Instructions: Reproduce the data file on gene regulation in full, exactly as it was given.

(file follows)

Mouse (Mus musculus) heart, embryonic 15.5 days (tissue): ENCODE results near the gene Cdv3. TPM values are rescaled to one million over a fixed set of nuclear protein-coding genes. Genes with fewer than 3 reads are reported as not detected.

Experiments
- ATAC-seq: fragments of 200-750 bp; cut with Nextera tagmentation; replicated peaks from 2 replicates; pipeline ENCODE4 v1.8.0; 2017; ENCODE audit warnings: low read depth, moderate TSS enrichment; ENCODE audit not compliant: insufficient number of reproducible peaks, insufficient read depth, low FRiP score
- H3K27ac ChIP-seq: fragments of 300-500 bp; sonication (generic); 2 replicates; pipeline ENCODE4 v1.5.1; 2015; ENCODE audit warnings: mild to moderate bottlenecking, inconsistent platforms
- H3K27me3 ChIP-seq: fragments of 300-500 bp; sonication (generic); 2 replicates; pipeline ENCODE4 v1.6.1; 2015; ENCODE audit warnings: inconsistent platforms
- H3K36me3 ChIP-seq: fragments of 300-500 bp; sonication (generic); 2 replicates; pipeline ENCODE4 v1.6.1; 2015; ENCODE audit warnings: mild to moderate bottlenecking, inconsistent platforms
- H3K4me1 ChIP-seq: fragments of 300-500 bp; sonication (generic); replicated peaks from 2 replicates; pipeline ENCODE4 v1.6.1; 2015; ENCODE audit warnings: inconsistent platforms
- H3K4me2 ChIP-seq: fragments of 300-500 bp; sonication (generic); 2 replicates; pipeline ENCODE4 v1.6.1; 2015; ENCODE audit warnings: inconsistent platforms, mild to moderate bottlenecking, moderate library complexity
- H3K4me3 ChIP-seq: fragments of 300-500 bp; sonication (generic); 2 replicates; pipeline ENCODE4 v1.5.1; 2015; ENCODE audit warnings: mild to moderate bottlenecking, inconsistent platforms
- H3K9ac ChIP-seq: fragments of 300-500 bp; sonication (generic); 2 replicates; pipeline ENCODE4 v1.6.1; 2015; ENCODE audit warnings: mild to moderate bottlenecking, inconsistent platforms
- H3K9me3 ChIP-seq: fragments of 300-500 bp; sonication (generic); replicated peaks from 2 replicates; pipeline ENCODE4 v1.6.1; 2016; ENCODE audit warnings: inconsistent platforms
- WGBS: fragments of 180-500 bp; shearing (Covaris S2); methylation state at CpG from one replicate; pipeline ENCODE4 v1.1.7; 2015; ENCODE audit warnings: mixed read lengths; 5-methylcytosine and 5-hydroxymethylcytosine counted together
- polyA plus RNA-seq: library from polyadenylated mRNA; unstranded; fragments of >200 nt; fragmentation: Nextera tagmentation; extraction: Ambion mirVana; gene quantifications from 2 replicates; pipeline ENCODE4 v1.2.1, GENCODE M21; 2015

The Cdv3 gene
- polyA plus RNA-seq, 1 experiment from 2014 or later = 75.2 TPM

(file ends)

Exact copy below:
Mouse (Mus musculus) heart, embryonic 15.5 days (tissue): ENCODE results near the gene Cdv3. TPM values are rescaled to one million over a fixed set of nuclear protein-coding genes. Genes with fewer than 3 reads are reported as not detected.

Experiments
- ATAC-seq: fragments of 200-750 bp; cut with Nextera tagmentation; replicated peaks from 2 replicates; pipeline ENCODE4 v1.8.0; 2017; ENCODE audit warnings: low read depth, moderate TSS enrichment; ENCODE audit not compliant: insufficient number of reproducible peaks, insufficient read depth, low FRiP score
- H3K27ac ChIP-seq: fragments of 300-500 bp; sonication (generic); 2 replicates; pipeline ENCODE4 v1.5.1; 2015; ENCODE audit warnings: mild to moderate bottlenecking, inconsistent platforms
- H3K27me3 ChIP-seq: fragments of 300-500 bp; sonication (generic); 2 replicates; pipeline ENCODE4 v1.6.1; 2015; ENCODE audit warnings: inconsistent platforms
- H3K36me3 ChIP-seq: fragments of 300-500 bp; sonication (generic); 2 replicates; pipeline ENCODE4 v1.6.1; 2015; ENCODE audit warnings: mild to moderate bottlenecking, inconsistent platforms
- H3K4me1 ChIP-seq: fragments of 300-500 bp; sonication (generic); replicated peaks from 2 replicates; pipeline ENCODE4 v1.6.1; 2015; ENCODE audit warnings: inconsistent platforms
- H3K4me2 ChIP-seq: fragments of 300-500 bp; sonication (generic); 2 replicates; pipeline ENCODE4 v1.6.1; 2015; ENCODE audit warnings: inconsistent platforms, mild to moderate bottlenecking, moderate library complexity
- H3K4me3 ChIP-seq: fragments of 300-500 bp; sonication (generic); 2 replicates; pipeline ENCODE4 v1.5.1; 2015; ENCODE audit warnings: mild to moderate bottlenecking, inconsistent platforms
- H3K9ac ChIP-seq: fragments of 300-500 bp; sonication (generic); 2 replicates; pipeline ENCODE4 v1.6.1; 2015; ENCODE audit warnings: mild to moderate bottlenecking, inconsistent platforms
- H3K9me3 ChIP-seq: fragments of 300-500 bp; sonication (generic); replicated peaks from 2 replicates; pipeline ENCODE4 v1.6.1; 2016; ENCODE audit warnings: inconsistent platforms
- WGBS: fragments of 180-500 bp; shearing (Covaris S2); methylation state at CpG from one replicate; pipeline ENCODE4 v1.1.7; 2015; ENCODE audit warnings: mixed read lengths; 5-methylcytosine and 5-hydroxymethylcytosine counted together
- polyA plus RNA-seq: library from polyadenylated mRNA; unstranded; fragments of >200 nt; fragmentation: Nextera tagmentation; extraction: Ambion mirVana; gene quantifications from 2 replicates; pipeline ENCODE4 v1.2.1, GENCODE M21; 2015

The Cdv3 gene
- polyA plus RNA-seq, 1 experiment from 2014 or later = 75.2 TPM